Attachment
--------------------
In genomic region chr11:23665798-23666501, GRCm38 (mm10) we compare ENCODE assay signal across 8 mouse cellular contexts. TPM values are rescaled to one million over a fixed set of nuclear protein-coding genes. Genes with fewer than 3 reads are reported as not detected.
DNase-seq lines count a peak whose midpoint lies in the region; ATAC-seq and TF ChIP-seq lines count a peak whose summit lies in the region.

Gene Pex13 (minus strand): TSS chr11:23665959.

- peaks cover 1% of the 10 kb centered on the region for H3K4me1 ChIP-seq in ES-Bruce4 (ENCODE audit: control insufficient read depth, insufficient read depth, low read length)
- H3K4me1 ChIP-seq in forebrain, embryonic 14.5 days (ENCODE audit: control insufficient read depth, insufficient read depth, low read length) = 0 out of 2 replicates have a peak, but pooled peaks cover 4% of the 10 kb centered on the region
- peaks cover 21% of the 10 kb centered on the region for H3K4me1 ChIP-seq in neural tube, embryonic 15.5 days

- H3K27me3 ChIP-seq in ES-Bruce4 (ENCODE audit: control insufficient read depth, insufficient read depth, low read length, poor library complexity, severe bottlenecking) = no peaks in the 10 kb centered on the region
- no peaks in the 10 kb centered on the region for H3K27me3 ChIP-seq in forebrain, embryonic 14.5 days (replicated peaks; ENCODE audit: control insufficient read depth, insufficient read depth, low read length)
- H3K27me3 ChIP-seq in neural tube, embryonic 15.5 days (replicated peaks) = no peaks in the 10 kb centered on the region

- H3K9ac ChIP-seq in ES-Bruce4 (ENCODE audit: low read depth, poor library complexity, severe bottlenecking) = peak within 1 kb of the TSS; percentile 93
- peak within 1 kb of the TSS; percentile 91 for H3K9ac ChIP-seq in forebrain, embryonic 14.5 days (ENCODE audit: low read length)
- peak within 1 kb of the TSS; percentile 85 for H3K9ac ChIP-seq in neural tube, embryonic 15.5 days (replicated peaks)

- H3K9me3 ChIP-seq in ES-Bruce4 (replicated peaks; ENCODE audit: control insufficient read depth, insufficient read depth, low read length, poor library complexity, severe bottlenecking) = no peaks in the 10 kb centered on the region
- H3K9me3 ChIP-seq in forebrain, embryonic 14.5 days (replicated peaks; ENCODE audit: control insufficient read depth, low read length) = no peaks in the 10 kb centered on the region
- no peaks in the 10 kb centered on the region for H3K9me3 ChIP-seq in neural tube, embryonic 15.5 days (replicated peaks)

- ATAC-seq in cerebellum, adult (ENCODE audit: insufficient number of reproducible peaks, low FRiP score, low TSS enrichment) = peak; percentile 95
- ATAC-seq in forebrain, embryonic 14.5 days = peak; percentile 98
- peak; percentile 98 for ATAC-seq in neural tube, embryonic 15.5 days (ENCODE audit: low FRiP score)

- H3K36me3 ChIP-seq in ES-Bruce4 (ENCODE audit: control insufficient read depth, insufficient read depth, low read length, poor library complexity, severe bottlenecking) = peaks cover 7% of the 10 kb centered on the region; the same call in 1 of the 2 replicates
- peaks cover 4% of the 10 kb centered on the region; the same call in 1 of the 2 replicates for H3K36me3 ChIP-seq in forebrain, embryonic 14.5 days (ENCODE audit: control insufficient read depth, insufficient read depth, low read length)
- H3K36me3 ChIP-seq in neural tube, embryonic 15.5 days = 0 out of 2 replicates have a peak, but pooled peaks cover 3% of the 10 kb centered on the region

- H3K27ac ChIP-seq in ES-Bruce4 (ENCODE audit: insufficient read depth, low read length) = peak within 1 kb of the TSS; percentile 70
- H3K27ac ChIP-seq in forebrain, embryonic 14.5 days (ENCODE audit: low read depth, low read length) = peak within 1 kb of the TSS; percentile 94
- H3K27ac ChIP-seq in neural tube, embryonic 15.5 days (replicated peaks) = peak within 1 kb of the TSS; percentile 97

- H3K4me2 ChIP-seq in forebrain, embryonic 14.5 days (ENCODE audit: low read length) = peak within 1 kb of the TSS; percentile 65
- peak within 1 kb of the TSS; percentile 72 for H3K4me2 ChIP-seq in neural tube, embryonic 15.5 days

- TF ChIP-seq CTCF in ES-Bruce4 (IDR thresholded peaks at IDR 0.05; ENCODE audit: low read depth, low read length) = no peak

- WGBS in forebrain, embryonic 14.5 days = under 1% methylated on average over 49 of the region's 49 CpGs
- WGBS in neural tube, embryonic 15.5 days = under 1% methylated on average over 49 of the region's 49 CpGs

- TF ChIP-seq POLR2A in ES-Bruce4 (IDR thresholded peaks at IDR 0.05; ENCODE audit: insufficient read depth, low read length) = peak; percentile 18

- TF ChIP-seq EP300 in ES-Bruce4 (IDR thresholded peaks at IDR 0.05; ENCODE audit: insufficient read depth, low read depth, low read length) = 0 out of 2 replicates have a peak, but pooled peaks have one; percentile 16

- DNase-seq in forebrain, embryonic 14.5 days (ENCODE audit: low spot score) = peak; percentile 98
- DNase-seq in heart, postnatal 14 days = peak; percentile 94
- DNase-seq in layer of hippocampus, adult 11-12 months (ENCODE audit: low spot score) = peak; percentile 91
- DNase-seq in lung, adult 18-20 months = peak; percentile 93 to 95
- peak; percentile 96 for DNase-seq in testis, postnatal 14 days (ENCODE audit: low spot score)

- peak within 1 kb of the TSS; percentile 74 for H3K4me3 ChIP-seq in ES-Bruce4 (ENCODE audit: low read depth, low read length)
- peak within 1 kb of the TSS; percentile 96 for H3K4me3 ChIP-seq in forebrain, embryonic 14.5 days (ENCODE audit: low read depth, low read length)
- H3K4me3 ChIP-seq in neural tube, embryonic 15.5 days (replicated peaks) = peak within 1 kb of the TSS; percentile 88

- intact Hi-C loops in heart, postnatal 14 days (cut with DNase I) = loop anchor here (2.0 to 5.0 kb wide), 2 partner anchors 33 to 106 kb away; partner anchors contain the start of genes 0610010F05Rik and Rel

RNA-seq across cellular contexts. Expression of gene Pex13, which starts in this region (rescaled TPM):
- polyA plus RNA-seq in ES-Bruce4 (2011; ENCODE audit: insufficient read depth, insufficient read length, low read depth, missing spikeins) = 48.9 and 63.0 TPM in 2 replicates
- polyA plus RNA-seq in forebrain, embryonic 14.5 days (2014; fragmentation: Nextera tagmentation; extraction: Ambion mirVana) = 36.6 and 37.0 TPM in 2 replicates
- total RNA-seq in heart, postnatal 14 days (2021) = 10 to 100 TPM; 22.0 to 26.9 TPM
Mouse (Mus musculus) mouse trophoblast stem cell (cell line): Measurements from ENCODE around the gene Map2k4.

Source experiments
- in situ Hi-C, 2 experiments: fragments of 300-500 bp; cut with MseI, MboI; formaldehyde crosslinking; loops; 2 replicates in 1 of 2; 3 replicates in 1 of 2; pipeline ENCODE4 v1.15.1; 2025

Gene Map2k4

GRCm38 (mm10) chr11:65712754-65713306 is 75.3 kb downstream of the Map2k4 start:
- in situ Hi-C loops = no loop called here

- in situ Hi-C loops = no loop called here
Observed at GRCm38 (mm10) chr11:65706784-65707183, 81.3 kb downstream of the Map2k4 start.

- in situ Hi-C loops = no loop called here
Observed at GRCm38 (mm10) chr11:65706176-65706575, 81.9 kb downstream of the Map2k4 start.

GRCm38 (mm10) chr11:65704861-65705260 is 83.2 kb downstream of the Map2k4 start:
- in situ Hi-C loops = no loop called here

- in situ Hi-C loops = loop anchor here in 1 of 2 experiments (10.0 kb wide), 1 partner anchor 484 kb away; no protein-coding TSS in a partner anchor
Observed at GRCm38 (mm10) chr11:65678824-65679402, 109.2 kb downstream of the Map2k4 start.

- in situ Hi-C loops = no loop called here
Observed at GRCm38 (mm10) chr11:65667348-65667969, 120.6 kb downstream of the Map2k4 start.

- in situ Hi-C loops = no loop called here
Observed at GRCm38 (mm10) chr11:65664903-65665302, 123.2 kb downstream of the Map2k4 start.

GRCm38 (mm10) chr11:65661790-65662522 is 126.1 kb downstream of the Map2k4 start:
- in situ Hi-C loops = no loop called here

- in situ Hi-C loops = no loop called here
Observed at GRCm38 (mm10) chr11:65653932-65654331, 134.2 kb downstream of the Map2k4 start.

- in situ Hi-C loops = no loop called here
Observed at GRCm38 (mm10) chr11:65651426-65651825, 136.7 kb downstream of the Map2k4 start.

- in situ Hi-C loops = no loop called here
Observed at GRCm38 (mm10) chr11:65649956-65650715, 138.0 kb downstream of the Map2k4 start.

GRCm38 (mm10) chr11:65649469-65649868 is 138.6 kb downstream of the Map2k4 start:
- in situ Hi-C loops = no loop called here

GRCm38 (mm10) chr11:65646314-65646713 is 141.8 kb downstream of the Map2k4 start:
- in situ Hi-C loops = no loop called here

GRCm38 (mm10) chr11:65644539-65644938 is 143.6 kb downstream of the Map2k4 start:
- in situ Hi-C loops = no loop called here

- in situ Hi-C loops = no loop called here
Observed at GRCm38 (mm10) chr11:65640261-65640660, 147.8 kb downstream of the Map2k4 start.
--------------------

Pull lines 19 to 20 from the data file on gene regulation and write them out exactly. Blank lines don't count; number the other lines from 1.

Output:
- H3K36me3 ChIP-seq in ES-Bruce4 (ENCODE audit: control insufficient read depth, insufficient read depth, low read length, poor library complexity, severe bottlenecking) = peaks cover 7% of the 10 kb centered on the region; the same call in 1 of the 2 replicates
- peaks cover 4% of the 10 kb centered on the region; the same call in 1 of the 2 replicates for H3K36me3 ChIP-seq in forebrain, embryonic 14.5 days (ENCODE audit: control insufficient read depth, insufficient read depth, low read length)